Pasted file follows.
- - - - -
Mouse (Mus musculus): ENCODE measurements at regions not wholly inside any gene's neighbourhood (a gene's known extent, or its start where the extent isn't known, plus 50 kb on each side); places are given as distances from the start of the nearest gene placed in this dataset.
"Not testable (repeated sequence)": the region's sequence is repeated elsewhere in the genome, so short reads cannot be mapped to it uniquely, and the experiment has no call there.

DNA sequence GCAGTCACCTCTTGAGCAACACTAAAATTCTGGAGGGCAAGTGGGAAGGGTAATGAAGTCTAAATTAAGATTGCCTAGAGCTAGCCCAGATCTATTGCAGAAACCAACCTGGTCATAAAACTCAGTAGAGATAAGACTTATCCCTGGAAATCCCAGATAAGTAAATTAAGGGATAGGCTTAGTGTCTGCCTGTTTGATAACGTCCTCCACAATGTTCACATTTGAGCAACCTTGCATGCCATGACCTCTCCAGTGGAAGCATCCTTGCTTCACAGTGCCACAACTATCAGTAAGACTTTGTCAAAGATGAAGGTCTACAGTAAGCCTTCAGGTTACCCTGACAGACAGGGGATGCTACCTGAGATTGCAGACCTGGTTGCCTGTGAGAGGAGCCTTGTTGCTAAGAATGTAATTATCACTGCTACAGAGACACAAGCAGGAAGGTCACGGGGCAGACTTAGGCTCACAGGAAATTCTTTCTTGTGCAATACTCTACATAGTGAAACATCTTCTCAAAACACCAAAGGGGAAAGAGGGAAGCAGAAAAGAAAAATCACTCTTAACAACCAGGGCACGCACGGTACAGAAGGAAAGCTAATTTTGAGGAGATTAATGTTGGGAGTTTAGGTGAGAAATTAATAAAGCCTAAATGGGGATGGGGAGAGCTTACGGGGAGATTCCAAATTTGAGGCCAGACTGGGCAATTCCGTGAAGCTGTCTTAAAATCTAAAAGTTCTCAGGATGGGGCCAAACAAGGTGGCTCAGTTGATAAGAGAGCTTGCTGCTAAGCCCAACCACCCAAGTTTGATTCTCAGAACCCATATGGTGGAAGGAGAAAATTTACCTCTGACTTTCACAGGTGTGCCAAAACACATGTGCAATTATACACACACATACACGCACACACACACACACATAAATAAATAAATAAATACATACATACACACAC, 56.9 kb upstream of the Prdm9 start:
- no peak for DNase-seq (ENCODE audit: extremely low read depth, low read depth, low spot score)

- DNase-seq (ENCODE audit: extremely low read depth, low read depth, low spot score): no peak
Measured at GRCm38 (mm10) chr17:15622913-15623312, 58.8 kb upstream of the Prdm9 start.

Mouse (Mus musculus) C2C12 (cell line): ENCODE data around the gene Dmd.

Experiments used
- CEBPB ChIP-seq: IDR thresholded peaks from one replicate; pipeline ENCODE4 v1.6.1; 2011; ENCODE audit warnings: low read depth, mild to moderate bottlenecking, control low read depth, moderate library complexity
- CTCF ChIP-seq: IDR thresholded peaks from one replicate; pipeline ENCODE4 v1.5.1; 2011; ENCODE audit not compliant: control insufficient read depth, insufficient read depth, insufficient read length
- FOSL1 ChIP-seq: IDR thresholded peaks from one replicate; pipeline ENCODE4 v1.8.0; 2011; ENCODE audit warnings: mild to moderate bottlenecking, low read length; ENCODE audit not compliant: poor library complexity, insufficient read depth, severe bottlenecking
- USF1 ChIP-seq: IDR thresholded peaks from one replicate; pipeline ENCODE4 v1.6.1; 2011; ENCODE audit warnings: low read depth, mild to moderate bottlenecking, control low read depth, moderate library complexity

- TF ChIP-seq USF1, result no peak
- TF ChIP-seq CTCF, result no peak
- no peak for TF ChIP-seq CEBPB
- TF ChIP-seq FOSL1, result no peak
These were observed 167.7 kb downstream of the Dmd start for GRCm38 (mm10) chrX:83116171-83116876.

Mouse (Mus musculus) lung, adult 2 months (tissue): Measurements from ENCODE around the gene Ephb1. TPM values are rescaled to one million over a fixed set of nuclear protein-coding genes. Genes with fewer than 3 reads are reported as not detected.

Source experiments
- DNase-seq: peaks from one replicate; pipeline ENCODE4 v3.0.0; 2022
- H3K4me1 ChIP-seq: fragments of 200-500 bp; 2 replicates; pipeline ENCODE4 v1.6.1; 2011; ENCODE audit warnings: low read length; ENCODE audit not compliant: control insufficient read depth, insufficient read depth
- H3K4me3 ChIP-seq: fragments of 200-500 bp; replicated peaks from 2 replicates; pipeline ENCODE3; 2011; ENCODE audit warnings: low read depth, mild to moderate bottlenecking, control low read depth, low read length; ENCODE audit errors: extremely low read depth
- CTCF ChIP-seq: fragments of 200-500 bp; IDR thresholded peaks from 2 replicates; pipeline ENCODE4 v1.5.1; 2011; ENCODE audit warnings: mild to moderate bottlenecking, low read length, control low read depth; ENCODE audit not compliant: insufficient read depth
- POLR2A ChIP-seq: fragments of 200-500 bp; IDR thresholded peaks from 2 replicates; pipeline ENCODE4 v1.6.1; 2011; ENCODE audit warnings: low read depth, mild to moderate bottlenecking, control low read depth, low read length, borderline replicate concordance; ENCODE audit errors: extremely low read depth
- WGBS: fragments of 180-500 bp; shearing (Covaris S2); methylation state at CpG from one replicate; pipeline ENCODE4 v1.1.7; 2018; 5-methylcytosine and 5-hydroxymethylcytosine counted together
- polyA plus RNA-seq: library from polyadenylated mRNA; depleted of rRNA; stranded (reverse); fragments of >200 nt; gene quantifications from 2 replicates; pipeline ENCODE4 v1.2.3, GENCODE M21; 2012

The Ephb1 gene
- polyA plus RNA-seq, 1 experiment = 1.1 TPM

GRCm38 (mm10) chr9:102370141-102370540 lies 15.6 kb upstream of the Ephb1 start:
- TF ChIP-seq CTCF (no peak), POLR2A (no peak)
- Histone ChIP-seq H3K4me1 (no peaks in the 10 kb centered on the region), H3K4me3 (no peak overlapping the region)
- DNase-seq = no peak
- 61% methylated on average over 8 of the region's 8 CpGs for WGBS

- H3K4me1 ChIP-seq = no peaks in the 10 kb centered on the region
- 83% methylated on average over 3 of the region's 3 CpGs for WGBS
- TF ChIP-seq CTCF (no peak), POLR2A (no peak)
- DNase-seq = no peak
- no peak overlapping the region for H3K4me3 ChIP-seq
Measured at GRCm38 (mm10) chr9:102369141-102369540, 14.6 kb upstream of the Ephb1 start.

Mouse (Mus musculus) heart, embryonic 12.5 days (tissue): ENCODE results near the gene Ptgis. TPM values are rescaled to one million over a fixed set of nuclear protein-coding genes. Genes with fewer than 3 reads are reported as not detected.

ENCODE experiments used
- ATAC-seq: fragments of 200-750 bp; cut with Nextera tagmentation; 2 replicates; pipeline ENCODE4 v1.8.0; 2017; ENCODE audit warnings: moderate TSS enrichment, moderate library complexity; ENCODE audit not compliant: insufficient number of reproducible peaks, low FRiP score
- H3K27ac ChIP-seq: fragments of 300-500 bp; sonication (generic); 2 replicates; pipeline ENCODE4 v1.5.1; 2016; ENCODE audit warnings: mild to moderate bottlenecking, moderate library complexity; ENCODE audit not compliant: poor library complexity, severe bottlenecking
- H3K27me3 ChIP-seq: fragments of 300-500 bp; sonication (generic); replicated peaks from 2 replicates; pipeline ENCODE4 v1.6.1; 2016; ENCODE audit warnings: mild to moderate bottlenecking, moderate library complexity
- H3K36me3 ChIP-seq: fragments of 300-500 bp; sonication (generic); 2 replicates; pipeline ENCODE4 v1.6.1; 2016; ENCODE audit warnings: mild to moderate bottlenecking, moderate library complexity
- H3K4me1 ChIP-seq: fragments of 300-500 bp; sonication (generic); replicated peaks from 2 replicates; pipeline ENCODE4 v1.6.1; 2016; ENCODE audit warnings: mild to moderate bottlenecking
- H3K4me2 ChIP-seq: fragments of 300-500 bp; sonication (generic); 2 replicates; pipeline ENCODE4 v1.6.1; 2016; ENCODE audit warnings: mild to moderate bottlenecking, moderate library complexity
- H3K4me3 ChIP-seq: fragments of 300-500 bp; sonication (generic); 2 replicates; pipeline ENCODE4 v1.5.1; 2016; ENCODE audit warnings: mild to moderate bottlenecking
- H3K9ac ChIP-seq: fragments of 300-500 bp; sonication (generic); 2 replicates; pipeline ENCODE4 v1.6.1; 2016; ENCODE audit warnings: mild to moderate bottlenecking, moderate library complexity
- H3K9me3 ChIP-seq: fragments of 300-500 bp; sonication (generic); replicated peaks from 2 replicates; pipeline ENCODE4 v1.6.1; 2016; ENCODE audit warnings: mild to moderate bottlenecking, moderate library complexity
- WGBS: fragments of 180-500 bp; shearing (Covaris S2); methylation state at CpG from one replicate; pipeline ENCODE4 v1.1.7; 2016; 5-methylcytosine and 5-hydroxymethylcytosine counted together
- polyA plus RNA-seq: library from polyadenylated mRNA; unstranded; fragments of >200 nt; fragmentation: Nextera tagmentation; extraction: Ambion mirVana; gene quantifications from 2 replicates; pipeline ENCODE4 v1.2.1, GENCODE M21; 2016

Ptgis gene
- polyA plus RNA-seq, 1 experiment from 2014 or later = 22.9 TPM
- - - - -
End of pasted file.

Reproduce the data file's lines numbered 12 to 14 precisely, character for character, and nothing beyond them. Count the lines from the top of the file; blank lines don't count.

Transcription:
- USF1 ChIP-seq: IDR thresholded peaks from one replicate; pipeline ENCODE4 v1.6.1; 2011; ENCODE audit warnings: low read depth, mild to moderate bottlenecking, control low read depth, moderate library complexity

- TF ChIP-seq USF1, result no peak
- TF ChIP-seq CTCF, result no peak